Two Masses On Woman’s Christmas Tree Turn Out To Be Hundreds Of Eggs—And They All Hatched 😱

We hope you all had a wonderful Christmas, Hanukkah, Kwanzaa, Winter Solstice — just an all-around happy holiday season no matter what you celebrate. If your celebration involves pine trees, we’re about to ruin it. Brace yourself.

Molly Kreuze of Springfield, Virginia was having a relatively uneventful holiday season at first. She’d gotten her gifts, decorations, and tree all taken care of and things were jingling right along. Then one morning she woke to find her walls and ceiling “just kind of moving.” Hundreds of tiny insects had hatched from her Christmas tree.

Cue us over here like: 

Jim Carrey Christmas GIF - Find & Share on GIPHY

 

Molly is a veterinarian so she knew she didn’t want to hurt the little bugs. Instead, she got to work collecting them and trying to find food and new homes for them before they ate each other.

RECORD SCRATCH. What?

It turns out the insects were praying mantises. Molly’s Christmas tree was acting like a nursery, housing egg sacs laid by mama mantis. Each sac can contain hundreds of the little buggers and they need to eat. Praying mantises are incredible hunters and are often referred to as nature’s best pest control since they voraciously consume peskier insects. These trees would be full of insects if they were in their natural setting, but it’s Christmas so they’re in our living rooms instead. The mantises hatch in people’s Christmas trees and they’re met with ornaments, not insects to eat. Except one another. Before you know it you’ve got a holiday bloodbath on your hands. Evidently, this sort of thing happens all the time around the holidays.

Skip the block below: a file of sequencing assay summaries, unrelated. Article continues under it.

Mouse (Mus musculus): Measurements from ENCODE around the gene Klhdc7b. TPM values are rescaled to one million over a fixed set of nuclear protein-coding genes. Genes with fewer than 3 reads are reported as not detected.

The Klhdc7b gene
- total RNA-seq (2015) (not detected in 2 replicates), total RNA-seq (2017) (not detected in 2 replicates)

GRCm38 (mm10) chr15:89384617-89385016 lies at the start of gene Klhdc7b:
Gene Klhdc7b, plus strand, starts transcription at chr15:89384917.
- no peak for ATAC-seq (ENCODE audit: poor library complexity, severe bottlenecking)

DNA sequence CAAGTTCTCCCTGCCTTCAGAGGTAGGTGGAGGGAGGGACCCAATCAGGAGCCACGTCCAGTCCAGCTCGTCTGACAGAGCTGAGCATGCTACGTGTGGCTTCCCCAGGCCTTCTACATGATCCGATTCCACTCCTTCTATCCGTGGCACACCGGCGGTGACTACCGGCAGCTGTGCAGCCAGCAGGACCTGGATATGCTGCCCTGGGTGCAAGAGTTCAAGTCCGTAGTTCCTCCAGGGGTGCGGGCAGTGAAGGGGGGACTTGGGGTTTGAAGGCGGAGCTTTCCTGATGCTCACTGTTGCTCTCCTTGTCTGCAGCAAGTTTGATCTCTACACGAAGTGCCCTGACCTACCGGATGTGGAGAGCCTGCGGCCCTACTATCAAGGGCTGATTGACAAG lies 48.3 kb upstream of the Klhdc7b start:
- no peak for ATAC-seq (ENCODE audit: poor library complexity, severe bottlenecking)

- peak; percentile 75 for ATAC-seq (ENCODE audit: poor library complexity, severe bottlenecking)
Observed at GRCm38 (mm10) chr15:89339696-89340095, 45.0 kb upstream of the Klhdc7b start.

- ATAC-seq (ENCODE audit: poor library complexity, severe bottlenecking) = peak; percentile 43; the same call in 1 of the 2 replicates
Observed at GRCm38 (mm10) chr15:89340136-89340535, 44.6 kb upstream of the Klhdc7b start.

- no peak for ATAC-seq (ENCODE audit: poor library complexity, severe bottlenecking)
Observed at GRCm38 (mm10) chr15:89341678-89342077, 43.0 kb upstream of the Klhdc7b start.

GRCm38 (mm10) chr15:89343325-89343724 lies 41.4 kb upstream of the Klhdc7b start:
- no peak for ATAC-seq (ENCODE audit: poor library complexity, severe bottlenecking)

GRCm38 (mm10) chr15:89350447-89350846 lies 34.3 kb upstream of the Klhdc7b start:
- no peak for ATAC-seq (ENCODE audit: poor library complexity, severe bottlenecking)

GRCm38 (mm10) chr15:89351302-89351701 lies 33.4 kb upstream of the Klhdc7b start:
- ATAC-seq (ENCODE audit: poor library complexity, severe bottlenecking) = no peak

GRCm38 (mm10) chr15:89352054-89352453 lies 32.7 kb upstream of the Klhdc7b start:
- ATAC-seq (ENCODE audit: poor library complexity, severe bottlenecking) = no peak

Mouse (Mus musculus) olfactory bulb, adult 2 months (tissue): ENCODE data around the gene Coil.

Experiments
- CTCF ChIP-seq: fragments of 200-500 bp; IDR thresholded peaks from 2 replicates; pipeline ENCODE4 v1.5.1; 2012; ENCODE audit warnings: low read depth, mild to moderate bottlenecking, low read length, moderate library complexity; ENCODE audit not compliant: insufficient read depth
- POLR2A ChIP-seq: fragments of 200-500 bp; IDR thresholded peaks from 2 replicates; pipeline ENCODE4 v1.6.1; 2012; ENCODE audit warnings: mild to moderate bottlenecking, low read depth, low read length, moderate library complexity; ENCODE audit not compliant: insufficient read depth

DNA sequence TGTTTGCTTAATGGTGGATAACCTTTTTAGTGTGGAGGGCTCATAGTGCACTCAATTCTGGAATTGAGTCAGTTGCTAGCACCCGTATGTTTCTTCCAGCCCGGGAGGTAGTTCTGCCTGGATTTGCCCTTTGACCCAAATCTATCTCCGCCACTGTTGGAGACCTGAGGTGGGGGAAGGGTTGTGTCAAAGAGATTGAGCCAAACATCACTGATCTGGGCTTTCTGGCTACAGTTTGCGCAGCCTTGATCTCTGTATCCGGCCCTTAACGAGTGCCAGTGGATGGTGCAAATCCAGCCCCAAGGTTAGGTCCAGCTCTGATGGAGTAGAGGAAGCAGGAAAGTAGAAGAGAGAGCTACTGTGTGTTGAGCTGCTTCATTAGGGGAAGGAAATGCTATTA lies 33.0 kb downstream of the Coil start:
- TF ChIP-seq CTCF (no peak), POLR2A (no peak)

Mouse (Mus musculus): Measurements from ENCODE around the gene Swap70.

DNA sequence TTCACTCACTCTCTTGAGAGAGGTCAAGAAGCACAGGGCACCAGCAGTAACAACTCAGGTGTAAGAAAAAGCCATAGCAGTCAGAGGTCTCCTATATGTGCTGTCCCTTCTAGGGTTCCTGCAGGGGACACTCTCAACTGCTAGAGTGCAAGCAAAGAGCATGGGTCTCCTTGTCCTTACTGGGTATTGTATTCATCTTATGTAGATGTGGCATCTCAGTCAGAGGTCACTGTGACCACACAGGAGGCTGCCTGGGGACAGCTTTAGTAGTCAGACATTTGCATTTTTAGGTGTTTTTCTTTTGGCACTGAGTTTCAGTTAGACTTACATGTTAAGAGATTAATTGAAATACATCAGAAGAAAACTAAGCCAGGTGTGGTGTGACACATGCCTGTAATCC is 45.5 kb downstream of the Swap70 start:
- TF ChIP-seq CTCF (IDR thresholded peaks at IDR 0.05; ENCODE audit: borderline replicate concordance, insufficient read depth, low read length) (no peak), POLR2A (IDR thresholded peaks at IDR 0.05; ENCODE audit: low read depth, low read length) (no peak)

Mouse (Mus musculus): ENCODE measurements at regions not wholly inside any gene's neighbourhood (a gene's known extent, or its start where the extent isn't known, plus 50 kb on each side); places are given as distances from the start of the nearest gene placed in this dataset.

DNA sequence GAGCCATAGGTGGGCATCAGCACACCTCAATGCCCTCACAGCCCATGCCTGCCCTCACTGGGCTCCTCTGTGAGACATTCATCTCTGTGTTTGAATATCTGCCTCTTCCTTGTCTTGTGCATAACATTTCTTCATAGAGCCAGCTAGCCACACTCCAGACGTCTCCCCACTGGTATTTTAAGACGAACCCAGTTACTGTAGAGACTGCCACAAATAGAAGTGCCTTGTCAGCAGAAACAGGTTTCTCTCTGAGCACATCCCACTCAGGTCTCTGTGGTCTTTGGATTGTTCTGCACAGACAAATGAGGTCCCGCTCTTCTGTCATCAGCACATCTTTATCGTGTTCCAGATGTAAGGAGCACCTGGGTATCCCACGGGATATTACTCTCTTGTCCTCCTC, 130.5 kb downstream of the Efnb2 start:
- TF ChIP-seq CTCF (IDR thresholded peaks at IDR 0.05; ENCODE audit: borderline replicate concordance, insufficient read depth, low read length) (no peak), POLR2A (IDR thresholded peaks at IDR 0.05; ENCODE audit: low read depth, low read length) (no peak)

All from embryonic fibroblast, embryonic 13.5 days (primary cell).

Praying mantises hatch in Christmas trees then cannibalize each other. Nature is festive.

 

Twitter seems kind of impressed, honestly. 

 

So here we are reminding you to check your holiday decor! Anything that uses natural pine branches could be carrying mantis egg sacs.

They look like this: 

If you happen to see a walnut sized/shaped egg mass, on your Christmas tree, don’t fret, clip the branch and put it in…

Posted by Daniel Reed on Sunday, December 10, 2017

 

Remove them and put them outside to hatch for plentiful natural pest control. If you leave them in your house, be ready for an even bigger holiday sibling smackdown than usual.